Impacts and Opportunities for Engineering in the Era of Cloud Computing Systems
Human Capital Development
This report discusses the impact of cloud computing and the broader revolution in computing on systems, on the disciplines of systems engineering that have evolved over the last half century, and on new opportunities for these disciplines. This report sees the need for a new synthesis of traditional and computer-science-based variants of systems engineering. It recommends that the Department of Defense (DoD), perhaps in collaboration with other agencies, invest in new research and educational initiatives to develop and implement a new function, and perhaps a new hybrid discipline, of computational systems engineering.
As software and computing have moved to the very center of system design, it is no longer feasible to treat these issues as mere component-level concerns. Rather, they must now be addressed at the highest level of system definition and development. That said, the traditional systems engineering issues of integrating across many other areas of expertise have not gone away. To succeed now requires an integration of expertise from traditional systems engineering disciplines and from the de facto systems engineering disciplines that have evolved in parallel in the computer sciences, notably but not only software engineering and cyber-physical systems. Neither discipline is configured to succeed on its own. A new synthesis is required.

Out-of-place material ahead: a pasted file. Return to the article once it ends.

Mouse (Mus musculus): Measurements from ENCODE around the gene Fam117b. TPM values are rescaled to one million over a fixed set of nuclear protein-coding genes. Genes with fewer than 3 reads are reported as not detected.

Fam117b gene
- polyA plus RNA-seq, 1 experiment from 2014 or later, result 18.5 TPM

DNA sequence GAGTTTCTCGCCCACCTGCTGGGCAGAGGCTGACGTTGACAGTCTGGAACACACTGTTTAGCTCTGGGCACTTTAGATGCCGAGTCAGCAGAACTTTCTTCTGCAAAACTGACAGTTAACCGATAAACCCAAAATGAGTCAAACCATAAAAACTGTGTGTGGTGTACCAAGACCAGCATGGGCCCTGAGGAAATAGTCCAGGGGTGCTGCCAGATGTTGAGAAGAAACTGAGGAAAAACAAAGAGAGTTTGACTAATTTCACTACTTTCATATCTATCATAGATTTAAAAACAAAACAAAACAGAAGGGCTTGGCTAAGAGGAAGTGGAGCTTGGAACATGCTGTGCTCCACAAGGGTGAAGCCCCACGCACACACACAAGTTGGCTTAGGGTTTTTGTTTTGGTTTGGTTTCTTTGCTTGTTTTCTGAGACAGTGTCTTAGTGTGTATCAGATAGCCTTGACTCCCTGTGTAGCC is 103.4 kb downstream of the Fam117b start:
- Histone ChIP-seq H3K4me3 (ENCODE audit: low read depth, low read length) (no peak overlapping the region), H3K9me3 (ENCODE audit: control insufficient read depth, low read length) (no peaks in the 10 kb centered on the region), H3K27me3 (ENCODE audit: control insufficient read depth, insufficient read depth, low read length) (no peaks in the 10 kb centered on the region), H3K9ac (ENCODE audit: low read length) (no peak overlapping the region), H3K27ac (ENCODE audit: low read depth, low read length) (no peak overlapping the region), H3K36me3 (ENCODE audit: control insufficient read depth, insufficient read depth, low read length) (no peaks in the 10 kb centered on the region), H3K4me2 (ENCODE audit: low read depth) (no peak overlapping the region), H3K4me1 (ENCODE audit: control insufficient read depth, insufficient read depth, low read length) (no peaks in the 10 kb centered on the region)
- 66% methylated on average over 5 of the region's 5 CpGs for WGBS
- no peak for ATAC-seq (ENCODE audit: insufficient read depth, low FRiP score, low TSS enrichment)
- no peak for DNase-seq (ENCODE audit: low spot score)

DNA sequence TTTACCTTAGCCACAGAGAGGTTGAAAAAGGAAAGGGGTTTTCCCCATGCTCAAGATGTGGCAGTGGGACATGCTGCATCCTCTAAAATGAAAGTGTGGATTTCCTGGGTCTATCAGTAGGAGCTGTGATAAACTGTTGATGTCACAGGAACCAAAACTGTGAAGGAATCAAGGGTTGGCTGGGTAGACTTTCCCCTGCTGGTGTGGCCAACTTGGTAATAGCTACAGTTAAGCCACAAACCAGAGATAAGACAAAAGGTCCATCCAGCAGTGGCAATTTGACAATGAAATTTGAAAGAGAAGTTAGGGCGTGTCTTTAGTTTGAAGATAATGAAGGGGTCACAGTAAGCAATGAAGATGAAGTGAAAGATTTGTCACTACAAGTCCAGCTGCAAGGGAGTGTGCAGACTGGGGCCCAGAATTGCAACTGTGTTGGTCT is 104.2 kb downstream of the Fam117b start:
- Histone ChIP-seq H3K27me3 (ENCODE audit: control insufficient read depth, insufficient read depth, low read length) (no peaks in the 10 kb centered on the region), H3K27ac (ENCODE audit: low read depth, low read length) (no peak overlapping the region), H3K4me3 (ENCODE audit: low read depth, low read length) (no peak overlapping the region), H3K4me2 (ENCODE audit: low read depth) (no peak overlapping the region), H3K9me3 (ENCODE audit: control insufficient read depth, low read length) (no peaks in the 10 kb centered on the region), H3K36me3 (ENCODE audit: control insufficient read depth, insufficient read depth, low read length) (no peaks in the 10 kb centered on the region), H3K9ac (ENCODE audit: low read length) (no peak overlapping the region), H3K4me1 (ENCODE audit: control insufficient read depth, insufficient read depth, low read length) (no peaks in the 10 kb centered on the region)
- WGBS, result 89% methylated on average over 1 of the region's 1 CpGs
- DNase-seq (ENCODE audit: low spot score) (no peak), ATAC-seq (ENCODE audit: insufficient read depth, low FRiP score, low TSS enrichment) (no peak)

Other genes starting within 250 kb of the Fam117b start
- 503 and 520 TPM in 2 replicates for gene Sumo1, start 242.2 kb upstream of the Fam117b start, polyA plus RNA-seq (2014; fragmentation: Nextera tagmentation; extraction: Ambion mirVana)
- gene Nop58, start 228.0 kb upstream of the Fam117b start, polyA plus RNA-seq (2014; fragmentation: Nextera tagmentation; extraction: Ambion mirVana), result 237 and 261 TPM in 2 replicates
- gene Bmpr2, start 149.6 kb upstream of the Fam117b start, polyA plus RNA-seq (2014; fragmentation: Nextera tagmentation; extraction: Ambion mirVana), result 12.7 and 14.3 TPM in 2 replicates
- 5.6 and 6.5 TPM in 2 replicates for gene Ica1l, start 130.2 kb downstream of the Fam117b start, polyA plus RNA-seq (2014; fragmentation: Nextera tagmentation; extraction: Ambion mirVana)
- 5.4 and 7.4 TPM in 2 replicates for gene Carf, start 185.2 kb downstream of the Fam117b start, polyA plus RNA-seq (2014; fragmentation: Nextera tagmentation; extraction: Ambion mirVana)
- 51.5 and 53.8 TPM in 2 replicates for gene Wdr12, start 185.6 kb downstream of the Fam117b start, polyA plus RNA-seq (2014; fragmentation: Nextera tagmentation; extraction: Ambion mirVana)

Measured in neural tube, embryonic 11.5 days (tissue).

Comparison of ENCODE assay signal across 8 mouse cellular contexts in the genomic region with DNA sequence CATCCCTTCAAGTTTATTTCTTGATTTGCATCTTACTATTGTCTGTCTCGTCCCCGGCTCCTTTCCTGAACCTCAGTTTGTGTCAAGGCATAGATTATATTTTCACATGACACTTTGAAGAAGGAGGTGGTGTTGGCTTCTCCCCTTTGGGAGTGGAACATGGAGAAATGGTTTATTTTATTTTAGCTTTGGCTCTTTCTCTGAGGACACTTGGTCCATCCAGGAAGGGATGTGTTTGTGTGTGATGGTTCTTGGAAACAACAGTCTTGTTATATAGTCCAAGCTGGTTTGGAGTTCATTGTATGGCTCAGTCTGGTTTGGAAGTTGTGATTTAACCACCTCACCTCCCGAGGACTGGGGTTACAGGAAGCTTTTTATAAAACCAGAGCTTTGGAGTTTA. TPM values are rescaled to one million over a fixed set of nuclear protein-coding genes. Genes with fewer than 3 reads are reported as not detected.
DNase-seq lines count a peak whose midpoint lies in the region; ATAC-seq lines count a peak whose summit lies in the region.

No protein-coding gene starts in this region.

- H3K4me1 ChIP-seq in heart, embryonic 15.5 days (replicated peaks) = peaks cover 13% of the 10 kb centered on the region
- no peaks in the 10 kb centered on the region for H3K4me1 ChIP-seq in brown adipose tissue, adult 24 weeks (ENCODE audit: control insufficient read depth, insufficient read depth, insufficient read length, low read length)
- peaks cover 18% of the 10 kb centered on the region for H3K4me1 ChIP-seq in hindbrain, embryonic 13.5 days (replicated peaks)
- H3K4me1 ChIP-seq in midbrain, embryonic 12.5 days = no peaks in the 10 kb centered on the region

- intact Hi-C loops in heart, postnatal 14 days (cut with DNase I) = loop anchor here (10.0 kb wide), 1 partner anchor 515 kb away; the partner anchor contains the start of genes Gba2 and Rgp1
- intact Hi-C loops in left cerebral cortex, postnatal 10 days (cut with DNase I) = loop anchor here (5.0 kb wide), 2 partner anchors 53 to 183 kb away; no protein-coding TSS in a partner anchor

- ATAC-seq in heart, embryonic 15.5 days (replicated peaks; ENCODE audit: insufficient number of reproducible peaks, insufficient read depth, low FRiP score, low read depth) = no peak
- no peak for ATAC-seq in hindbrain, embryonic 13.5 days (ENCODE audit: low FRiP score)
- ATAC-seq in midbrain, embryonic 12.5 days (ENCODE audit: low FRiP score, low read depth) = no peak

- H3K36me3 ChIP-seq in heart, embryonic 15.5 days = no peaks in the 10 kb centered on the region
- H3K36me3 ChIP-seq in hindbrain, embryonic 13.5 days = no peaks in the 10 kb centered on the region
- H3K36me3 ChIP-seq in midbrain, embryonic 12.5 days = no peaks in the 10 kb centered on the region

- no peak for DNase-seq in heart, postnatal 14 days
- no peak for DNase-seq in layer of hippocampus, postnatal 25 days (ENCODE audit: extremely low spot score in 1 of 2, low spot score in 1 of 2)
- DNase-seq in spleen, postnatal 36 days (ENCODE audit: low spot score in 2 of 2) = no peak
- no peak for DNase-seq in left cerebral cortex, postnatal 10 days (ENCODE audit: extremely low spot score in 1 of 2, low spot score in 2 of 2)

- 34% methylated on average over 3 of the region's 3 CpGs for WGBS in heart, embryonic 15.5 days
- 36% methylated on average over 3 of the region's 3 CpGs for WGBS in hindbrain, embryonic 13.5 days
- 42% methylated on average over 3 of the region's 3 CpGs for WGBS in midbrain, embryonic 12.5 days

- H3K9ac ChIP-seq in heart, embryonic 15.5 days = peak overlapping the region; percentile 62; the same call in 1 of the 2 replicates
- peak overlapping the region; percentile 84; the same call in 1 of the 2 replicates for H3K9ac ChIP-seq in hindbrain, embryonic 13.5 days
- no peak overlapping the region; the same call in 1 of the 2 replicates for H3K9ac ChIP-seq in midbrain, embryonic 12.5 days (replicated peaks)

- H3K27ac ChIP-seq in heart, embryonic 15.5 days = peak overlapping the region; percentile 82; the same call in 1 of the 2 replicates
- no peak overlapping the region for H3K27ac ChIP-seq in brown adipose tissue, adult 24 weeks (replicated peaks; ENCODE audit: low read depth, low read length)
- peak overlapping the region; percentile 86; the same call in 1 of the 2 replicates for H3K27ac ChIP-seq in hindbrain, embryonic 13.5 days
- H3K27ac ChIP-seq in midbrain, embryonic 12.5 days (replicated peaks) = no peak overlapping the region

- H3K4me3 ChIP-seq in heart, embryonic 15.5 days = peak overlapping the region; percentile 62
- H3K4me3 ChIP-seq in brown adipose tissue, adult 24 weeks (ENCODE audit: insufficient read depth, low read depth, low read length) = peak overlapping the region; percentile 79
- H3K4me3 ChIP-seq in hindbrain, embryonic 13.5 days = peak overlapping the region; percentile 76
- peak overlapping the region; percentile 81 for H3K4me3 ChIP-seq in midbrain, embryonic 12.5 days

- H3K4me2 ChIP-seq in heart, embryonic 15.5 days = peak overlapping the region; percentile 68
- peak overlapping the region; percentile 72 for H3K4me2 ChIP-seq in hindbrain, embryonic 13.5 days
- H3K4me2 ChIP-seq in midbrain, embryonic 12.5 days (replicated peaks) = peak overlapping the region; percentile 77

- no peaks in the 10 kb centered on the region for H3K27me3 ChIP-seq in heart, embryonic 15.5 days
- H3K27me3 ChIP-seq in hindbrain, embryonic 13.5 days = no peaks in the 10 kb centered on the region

This report focuses on impacts that this revolution in computing, and that cloud computing, in particular, are likely to have on systems engineering and the disciplines of systems engineering. This report uses the term systems engineering to include several fields that address such issues as system requirements, architecture, allocation of development responsibilities to sub-areas, lifecycle process, systems test, evaluation, deployment, and evolution, economics, and human-system integration. We use the term traditional systems engineering to refer to the professional discipline of systems engineering as embodied in institutions such as academic departments of systems and industrial engineering and related professional societies.
This report findings and recommendations for systems and systems engineering in this regard.
Appendices A-C then (1) identify opportunities for short-term research with the Systems
Engineering Research Center and its contributing member institutions, including members of the
group that has produced this report, and (2) provide contact information for the author team.